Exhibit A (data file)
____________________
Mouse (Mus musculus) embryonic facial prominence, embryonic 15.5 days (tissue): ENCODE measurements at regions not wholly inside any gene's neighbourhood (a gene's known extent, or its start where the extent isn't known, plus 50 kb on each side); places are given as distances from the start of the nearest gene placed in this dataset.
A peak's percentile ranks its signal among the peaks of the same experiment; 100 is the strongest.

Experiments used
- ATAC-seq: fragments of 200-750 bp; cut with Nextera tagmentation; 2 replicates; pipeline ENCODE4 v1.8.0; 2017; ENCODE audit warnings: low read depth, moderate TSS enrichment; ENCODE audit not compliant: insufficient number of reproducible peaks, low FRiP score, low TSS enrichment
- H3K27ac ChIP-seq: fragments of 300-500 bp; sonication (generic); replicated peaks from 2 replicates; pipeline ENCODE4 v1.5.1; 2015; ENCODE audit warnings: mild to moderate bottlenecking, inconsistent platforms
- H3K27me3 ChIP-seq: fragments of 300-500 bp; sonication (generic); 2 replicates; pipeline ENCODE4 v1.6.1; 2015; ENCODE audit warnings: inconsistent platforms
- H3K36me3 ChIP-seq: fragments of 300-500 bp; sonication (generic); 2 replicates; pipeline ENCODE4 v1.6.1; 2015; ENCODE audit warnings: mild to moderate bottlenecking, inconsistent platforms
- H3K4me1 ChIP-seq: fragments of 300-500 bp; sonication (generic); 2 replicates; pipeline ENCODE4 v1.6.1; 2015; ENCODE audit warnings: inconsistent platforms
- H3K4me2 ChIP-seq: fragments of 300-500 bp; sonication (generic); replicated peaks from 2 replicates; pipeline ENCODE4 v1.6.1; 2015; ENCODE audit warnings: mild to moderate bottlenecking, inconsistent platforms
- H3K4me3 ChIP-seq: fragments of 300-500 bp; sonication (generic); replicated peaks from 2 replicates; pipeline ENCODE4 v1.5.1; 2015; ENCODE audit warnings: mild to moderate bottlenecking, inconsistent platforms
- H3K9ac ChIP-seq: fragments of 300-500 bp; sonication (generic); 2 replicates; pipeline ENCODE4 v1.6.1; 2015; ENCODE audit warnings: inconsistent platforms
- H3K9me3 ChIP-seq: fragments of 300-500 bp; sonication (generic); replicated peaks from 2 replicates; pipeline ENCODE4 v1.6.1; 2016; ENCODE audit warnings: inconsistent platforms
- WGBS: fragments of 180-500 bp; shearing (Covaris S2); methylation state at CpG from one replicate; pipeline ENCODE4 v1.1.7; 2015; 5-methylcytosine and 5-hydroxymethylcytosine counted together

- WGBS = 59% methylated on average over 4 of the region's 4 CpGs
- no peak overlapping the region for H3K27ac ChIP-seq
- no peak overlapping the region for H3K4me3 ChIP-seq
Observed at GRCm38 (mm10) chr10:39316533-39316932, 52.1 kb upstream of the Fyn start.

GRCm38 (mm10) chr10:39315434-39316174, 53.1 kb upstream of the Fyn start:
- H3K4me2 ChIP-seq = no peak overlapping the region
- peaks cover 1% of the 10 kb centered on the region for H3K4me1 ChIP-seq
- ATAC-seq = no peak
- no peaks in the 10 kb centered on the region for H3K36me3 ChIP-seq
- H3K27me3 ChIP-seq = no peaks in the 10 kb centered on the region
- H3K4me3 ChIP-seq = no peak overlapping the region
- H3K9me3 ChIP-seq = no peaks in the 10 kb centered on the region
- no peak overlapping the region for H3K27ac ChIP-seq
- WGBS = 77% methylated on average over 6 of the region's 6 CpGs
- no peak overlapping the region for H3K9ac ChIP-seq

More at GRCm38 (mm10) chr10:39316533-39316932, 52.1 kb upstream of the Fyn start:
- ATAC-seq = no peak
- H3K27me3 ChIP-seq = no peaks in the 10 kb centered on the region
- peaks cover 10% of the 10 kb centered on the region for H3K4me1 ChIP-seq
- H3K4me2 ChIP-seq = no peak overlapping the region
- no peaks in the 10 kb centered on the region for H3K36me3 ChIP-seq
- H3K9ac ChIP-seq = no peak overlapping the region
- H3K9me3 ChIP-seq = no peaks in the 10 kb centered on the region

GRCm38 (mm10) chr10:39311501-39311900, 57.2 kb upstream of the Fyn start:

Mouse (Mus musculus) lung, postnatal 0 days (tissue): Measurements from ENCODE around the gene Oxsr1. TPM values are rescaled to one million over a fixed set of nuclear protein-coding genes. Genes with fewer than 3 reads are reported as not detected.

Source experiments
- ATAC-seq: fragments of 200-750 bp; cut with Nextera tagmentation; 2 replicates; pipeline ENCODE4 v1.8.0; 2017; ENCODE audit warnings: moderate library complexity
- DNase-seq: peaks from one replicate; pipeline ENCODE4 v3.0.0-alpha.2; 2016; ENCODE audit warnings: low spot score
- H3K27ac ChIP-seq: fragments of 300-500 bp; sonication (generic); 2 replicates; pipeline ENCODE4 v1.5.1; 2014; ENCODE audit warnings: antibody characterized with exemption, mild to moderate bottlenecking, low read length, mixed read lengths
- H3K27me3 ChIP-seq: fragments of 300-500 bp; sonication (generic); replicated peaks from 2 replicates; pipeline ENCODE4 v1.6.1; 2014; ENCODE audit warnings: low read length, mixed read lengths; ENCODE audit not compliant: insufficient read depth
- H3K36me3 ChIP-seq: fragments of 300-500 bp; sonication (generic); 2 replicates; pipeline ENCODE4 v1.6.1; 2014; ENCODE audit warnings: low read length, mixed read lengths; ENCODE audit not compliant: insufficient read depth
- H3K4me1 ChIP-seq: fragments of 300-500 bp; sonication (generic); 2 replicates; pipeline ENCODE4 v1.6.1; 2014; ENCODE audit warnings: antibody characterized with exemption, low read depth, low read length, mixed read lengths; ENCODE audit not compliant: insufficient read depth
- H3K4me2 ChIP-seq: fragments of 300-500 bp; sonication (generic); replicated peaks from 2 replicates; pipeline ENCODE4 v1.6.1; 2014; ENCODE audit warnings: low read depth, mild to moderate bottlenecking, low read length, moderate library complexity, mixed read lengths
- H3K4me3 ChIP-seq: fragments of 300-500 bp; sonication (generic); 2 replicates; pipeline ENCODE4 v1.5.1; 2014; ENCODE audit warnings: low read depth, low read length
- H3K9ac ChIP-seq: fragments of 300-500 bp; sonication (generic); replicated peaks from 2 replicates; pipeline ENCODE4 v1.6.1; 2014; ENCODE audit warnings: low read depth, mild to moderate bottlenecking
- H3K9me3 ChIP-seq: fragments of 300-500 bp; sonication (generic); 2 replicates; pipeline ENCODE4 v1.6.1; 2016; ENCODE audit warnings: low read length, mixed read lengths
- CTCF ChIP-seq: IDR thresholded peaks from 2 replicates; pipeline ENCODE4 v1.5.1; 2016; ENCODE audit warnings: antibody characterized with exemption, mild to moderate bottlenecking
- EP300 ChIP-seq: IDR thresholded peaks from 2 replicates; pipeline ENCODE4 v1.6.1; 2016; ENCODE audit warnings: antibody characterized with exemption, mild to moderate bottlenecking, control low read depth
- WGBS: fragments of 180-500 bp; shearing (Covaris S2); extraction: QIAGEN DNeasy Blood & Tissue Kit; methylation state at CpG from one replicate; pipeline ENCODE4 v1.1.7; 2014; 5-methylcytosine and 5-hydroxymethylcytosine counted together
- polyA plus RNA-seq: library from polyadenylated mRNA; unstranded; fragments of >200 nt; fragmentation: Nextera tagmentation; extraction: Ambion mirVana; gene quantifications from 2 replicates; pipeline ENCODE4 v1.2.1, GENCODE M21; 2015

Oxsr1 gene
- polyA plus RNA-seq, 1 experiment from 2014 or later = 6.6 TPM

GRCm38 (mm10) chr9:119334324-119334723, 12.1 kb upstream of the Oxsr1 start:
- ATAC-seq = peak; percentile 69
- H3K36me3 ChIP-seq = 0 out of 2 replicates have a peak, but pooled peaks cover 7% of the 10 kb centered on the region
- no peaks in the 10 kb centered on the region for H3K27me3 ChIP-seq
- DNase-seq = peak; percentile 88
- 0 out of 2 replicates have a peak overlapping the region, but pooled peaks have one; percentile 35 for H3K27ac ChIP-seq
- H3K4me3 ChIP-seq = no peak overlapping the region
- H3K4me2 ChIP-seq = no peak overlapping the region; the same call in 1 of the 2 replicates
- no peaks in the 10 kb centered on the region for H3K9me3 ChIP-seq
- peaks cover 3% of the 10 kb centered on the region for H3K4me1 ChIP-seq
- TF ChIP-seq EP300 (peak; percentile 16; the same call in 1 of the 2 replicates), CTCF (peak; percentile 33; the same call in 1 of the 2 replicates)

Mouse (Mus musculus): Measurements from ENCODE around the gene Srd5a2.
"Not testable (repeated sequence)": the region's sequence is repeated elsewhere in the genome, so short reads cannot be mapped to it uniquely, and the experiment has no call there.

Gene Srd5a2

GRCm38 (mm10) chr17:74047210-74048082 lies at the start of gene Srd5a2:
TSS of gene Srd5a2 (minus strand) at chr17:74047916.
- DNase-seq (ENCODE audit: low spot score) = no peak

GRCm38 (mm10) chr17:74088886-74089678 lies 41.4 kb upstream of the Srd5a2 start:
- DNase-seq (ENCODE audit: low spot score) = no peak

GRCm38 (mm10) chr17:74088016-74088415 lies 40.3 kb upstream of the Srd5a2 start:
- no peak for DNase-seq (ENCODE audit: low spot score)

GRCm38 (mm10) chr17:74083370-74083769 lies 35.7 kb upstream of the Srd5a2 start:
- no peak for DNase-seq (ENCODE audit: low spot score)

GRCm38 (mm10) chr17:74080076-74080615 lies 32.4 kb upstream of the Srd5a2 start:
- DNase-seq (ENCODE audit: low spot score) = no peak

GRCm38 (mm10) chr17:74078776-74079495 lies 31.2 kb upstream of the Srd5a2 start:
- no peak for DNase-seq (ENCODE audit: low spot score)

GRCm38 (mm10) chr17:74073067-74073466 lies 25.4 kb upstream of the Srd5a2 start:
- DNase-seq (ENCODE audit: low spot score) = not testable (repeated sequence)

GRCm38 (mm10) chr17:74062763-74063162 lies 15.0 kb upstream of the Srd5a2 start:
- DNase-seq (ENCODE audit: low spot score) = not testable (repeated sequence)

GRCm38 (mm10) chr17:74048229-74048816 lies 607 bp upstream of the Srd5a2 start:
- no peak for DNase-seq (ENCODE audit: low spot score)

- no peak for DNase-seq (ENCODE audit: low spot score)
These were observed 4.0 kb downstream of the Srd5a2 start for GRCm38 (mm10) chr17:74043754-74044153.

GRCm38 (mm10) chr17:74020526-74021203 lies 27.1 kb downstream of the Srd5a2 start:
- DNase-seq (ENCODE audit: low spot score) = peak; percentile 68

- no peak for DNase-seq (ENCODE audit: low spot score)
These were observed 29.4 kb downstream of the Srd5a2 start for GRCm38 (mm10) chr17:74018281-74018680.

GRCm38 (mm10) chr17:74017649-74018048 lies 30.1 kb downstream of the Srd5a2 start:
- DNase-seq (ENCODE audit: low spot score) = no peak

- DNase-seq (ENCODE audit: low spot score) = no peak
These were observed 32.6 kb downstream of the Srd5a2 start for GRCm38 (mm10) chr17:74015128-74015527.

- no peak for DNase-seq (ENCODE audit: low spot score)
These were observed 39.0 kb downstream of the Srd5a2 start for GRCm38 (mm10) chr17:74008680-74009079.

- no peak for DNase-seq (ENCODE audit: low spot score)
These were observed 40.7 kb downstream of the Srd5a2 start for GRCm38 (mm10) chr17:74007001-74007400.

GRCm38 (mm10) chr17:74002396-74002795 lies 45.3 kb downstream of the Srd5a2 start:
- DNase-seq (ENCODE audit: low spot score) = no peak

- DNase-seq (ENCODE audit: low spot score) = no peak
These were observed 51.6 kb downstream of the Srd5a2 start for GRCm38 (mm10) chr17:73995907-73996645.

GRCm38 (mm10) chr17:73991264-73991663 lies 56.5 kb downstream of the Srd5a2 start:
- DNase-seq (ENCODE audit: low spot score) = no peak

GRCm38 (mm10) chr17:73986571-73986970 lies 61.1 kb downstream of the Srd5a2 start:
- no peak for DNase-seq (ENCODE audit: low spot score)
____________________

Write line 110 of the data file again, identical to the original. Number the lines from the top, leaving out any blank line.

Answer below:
- no peak for DNase-seq (ENCODE audit: low spot score)